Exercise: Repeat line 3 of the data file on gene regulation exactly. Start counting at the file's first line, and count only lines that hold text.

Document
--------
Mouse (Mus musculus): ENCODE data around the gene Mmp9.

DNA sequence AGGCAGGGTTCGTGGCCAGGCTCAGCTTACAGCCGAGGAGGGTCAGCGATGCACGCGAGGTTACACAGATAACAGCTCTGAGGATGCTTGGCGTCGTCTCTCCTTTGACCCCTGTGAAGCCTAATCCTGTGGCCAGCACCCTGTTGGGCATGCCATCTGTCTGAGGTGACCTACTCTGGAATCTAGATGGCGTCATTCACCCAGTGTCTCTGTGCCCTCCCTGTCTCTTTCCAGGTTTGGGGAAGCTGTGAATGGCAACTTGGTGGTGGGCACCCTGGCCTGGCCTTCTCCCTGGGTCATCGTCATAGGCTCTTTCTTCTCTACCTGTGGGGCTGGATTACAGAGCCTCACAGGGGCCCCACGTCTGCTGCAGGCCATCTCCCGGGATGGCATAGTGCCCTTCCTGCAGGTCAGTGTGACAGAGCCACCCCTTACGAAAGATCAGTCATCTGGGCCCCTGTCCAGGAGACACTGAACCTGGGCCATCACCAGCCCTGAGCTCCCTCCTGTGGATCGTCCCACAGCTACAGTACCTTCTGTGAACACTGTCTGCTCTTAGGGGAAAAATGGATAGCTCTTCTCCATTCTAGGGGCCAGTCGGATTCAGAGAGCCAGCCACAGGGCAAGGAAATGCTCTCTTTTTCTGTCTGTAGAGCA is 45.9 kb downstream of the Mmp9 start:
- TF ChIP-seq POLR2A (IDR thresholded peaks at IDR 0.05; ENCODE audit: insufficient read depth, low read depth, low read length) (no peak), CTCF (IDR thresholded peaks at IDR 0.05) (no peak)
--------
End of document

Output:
- TF ChIP-seq POLR2A (IDR thresholded peaks at IDR 0.05; ENCODE audit: insufficient read depth, low read depth, low read length) (no peak), CTCF (IDR thresholded peaks at IDR 0.05) (no peak)